The violence prevention workforce is still in the early stages of development, but at this important Royal Commission moment, it’s timely to think about what strategies will be truly effective in the context of multiculturalism, and what inclusive strategies might entail. If we can agree that increasing women’s leadership in the community is a gender equitable goal, there’s no better place to start than with harnessing and building bilingual and bicultural immigrant and refugee women’s skills and ensuring that they are properly resourced and supported to do their indispensable work with women.

Beyond the ‘Whanel’

Tokenism

Learning new words can be so gratifying, especially when the word puts a name to a phenomenon that you regularly experience but haven’t quite articulated as a ‘thing’.
The new word that crossed our desks this month was ‘manel’, the name for an all-male panel. In this modern world of ostensible gender balance it’s strange to think that this phenomenon still exists but our research suggests that it is more common than we would expect. And then there is the ‘manel + 1’, the all-male panel with the token woman, very popular with sports commentating and other serious issues.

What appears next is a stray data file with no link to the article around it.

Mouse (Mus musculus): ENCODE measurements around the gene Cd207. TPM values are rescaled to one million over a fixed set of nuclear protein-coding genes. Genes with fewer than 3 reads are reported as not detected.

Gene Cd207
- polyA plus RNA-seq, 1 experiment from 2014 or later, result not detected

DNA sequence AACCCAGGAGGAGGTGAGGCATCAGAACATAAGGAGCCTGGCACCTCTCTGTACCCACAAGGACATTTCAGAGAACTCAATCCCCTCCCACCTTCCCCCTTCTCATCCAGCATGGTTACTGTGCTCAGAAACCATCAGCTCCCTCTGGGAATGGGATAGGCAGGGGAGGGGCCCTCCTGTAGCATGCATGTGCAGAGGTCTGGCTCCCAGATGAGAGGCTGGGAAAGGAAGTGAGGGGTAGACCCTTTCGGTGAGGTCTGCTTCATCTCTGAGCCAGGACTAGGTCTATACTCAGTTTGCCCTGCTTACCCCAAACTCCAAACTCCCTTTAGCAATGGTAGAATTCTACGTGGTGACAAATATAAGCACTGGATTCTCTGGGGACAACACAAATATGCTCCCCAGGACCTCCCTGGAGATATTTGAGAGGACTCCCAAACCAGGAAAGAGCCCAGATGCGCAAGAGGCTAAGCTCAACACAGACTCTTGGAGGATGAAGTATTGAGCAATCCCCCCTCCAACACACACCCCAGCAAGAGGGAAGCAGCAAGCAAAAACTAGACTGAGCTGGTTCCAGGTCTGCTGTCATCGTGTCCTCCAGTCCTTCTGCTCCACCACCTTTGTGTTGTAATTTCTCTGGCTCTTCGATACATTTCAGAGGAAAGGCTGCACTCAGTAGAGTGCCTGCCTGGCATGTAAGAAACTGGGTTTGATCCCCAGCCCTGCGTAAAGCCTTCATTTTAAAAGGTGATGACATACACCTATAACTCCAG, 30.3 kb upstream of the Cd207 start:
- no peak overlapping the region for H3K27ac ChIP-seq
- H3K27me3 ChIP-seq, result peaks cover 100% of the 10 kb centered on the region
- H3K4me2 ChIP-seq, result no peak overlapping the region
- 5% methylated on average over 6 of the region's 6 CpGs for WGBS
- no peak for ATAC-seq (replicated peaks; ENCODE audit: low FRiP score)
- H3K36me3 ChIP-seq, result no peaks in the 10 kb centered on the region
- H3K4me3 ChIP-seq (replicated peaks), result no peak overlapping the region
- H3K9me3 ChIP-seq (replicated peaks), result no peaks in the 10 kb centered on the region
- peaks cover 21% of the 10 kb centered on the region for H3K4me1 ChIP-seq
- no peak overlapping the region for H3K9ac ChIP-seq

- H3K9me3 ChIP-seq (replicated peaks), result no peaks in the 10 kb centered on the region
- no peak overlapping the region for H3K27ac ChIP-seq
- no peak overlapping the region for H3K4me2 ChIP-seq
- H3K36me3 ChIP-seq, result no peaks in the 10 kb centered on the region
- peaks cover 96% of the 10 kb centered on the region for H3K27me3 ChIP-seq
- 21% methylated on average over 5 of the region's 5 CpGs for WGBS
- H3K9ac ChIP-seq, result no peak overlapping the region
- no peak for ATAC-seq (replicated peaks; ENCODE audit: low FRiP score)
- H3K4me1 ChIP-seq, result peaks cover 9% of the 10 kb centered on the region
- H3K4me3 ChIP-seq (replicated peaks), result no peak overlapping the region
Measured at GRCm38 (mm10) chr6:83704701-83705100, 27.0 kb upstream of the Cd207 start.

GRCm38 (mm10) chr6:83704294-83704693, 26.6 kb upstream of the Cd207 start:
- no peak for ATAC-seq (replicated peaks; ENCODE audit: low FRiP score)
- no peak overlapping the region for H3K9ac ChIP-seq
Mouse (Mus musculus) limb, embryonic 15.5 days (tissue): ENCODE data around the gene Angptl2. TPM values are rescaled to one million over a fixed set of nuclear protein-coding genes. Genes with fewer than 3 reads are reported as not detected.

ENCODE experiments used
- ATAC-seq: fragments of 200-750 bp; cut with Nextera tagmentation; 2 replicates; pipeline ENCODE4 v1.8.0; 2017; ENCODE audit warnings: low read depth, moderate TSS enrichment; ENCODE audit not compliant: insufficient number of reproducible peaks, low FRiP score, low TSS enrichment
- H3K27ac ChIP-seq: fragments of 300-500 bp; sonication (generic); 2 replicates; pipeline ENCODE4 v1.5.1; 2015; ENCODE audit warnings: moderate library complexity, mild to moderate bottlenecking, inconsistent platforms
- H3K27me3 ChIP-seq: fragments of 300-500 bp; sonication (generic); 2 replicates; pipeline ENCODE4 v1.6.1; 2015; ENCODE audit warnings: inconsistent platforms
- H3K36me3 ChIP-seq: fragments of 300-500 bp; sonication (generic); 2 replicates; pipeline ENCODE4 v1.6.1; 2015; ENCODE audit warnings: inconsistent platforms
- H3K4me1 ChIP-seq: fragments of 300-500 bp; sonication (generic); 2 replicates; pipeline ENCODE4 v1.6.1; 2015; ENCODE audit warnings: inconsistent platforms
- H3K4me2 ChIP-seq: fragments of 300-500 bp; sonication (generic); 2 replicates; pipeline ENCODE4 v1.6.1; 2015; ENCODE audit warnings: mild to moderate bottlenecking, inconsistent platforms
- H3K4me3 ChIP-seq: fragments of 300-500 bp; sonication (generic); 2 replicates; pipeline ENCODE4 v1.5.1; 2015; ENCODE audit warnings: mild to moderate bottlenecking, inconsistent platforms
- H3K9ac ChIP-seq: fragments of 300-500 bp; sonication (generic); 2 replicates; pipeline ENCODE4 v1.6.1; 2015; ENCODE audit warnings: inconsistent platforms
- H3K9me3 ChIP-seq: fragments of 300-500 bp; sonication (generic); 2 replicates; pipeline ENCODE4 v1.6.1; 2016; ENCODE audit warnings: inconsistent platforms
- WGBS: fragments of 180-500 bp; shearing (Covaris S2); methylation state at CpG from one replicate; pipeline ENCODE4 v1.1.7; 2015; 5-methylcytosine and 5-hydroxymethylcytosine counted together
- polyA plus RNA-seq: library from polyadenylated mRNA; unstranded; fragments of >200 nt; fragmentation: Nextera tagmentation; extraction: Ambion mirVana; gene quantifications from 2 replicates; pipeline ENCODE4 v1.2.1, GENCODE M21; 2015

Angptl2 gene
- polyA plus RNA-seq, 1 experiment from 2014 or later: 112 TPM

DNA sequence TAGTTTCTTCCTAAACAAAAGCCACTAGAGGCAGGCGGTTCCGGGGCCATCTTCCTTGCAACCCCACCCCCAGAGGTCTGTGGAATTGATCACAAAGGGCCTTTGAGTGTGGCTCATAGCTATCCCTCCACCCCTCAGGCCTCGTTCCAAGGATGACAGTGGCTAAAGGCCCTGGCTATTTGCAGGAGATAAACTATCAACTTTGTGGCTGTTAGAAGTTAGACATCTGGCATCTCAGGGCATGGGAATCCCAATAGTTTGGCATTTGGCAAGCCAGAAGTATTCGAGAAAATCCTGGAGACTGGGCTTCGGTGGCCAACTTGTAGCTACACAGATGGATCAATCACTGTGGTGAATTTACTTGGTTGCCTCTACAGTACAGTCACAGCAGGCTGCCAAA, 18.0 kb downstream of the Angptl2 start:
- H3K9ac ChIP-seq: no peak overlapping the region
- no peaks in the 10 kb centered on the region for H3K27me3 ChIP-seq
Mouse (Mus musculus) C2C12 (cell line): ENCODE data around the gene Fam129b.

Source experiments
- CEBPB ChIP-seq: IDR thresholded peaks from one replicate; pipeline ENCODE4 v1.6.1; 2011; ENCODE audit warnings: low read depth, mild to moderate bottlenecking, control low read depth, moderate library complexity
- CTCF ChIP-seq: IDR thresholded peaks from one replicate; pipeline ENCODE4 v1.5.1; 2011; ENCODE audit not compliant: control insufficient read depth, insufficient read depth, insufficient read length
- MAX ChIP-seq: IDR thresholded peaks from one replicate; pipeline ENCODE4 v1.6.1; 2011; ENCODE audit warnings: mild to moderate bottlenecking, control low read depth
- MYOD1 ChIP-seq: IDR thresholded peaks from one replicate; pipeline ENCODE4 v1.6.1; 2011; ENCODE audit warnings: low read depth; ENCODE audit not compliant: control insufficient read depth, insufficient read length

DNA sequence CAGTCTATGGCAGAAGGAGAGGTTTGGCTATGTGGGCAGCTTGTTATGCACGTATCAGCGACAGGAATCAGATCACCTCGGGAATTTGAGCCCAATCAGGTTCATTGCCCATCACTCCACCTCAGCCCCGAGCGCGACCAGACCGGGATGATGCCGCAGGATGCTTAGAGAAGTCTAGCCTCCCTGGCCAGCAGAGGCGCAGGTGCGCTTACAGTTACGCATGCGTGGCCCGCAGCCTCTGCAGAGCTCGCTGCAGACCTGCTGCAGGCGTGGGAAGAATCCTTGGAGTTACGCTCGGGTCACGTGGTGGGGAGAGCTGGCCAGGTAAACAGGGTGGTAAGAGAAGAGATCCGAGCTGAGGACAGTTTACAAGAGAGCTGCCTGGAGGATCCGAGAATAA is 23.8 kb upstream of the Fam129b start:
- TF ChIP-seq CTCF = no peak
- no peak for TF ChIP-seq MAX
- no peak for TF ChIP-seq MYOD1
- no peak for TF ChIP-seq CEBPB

Following the trend, here at MCWH we have made up another related word: the ‘whanel’, the all-white panel in which organisers aim to address key issues of concern for immigrant and refugee women, but they forget to put actual immigrant or refugee women in.

And of course, there is the more common ‘whanel + 1’, the all-white panel with the token immigrant woman.  We certainly know all about it. You open your inbox and there it is, that request to be the immigrant woman member on a discussion panel. Of course it is great to be invited. But you wouldn’t mind some company on the panel, an opportunity to sit with one or even two of your migrant sisters, to debate the wider range of issues relevant to the topic, rather than to put forward what can become the same repeated message in response to the same repeated exclusions.

Tokenism in the public sphere goes beyond the panel or conference of course and we see it across our community; in the media, in books, public policy, workplaces, anywhere in fact where structural race and gendered disadvantage operate.